King John, one of William Shakespeare's plays, like most of his history plays, presents a struggle for the English crown. The struggle this time, however, is strikingly cold-blooded and brutal.
John, the younger brother of the late Richard I, is the king, and a savage one. His opponent is a boy, his nephew Arthur, supported by the King of France and the Duke of Austria. After Arthur falls into John's hands, John plots to torture him. Arthur's capture gives Louis, the Dauphin of France, the opportunity to lay claim to John's crown. John's nobles support Louis, but he schemes to betray them.
The play finds its hero in another figure: the Bastard, Sir Richard Plantagenet, an illegitimate son of Richard I. Although he has an appetite for war, he also has a strong conscience and speaks with trenchant irony.
Research suggests that Shakespeare wrote King John in 1594-96. It was published in the 1623 First Folio. Sources include Raphael Holinshed's Chronicles. A contemporary play, The Troublesome Reign of John King of England, may be a source, too.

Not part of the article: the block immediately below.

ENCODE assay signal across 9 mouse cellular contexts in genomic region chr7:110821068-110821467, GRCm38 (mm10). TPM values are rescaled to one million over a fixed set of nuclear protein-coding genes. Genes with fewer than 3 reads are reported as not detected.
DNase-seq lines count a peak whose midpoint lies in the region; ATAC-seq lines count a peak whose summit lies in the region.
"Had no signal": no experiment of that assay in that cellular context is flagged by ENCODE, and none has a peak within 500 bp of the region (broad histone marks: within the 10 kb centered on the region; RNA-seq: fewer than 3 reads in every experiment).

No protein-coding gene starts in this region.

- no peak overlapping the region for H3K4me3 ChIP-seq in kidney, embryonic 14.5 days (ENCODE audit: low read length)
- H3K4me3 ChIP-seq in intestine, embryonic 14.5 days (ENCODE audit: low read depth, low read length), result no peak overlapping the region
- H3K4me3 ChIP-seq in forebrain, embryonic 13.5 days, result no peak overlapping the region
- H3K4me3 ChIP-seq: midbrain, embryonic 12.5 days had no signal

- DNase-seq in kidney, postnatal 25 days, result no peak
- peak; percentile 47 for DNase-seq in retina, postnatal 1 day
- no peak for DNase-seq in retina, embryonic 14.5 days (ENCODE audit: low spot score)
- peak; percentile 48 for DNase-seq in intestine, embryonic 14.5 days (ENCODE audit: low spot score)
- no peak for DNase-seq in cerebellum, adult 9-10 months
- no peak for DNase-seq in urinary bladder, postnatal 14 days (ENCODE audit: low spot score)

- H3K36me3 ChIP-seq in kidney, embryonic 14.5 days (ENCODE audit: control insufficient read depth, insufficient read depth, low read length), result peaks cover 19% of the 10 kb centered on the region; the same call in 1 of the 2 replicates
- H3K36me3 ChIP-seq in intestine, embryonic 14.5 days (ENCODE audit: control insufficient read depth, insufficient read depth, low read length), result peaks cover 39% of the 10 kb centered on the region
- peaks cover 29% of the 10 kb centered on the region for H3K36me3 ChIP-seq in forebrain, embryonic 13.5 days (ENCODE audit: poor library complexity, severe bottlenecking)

Productions at the Folger
Hamnet link to Folger Edition: PR2753 .M6 2003 copy 2 v.16
In popular culture
The Folger owns at least 7 stand-alone translations of King John in various languages (not including collected works). Cataloging of these works is ongoing as of early 2015, and many have full-level catalog records, but some works still have only partial records. Translations can be found Hamnet in by searching for "Translations"in the Genre/Form Term field, or by searching the Call Number (Left-Anchored) field for call numbers starting with PR2796 (see the list of Sh.Col. translations call numbers for specific language call numbers). Since not all translations are fully cataloged, some items may only turn up in one of these searches.
- Adapted from the Folger Library Shakespeare edition, edited by Barbara A. Mowat and Paul Werstine. © 2000 Folger Shakespeare Library.